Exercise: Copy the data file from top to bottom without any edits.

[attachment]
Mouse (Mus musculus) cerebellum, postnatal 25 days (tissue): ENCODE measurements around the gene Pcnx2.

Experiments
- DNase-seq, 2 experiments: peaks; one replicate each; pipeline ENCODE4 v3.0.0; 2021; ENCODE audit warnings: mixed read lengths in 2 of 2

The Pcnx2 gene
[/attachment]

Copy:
Mouse (Mus musculus) cerebellum, postnatal 25 days (tissue): ENCODE measurements around the gene Pcnx2.

Experiments
- DNase-seq, 2 experiments: peaks; one replicate each; pipeline ENCODE4 v3.0.0; 2021; ENCODE audit warnings: mixed read lengths in 2 of 2

The Pcnx2 gene